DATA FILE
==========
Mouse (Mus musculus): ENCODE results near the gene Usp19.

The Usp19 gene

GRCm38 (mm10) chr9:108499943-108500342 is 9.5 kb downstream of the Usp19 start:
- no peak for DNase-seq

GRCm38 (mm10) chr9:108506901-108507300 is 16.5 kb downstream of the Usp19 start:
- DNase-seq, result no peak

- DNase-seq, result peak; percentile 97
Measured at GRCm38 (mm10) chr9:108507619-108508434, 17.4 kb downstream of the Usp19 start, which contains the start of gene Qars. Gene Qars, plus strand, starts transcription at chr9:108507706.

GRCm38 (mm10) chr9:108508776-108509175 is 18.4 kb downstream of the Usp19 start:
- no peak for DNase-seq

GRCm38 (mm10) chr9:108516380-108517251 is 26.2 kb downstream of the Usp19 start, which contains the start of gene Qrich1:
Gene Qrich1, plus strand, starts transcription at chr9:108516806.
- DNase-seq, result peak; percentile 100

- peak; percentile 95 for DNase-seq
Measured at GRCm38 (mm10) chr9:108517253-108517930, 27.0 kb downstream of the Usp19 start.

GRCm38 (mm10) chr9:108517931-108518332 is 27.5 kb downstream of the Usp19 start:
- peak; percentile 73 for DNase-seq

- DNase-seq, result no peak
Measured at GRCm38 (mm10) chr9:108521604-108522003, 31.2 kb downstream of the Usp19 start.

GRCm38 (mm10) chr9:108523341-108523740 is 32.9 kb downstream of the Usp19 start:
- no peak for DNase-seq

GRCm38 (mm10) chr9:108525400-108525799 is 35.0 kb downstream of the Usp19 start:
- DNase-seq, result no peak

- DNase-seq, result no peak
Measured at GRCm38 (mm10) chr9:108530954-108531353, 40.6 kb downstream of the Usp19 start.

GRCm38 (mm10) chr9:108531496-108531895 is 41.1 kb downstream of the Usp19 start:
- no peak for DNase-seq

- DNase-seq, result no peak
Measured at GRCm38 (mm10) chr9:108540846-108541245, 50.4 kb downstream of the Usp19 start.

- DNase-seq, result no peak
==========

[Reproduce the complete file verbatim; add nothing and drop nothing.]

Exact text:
Mouse (Mus musculus): ENCODE results near the gene Usp19.

The Usp19 gene

GRCm38 (mm10) chr9:108499943-108500342 is 9.5 kb downstream of the Usp19 start:
- no peak for DNase-seq

GRCm38 (mm10) chr9:108506901-108507300 is 16.5 kb downstream of the Usp19 start:
- DNase-seq, result no peak

- DNase-seq, result peak; percentile 97
Measured at GRCm38 (mm10) chr9:108507619-108508434, 17.4 kb downstream of the Usp19 start, which contains the start of gene Qars. Gene Qars, plus strand, starts transcription at chr9:108507706.

GRCm38 (mm10) chr9:108508776-108509175 is 18.4 kb downstream of the Usp19 start:
- no peak for DNase-seq

GRCm38 (mm10) chr9:108516380-108517251 is 26.2 kb downstream of the Usp19 start, which contains the start of gene Qrich1:
Gene Qrich1, plus strand, starts transcription at chr9:108516806.
- DNase-seq, result peak; percentile 100

- peak; percentile 95 for DNase-seq
Measured at GRCm38 (mm10) chr9:108517253-108517930, 27.0 kb downstream of the Usp19 start.

GRCm38 (mm10) chr9:108517931-108518332 is 27.5 kb downstream of the Usp19 start:
- peak; percentile 73 for DNase-seq

- DNase-seq, result no peak
Measured at GRCm38 (mm10) chr9:108521604-108522003, 31.2 kb downstream of the Usp19 start.

GRCm38 (mm10) chr9:108523341-108523740 is 32.9 kb downstream of the Usp19 start:
- no peak for DNase-seq

GRCm38 (mm10) chr9:108525400-108525799 is 35.0 kb downstream of the Usp19 start:
- DNase-seq, result no peak

- DNase-seq, result no peak
Measured at GRCm38 (mm10) chr9:108530954-108531353, 40.6 kb downstream of the Usp19 start.

GRCm38 (mm10) chr9:108531496-108531895 is 41.1 kb downstream of the Usp19 start:
- no peak for DNase-seq

- DNase-seq, result no peak
Measured at GRCm38 (mm10) chr9:108540846-108541245, 50.4 kb downstream of the Usp19 start.

- DNase-seq, result no peak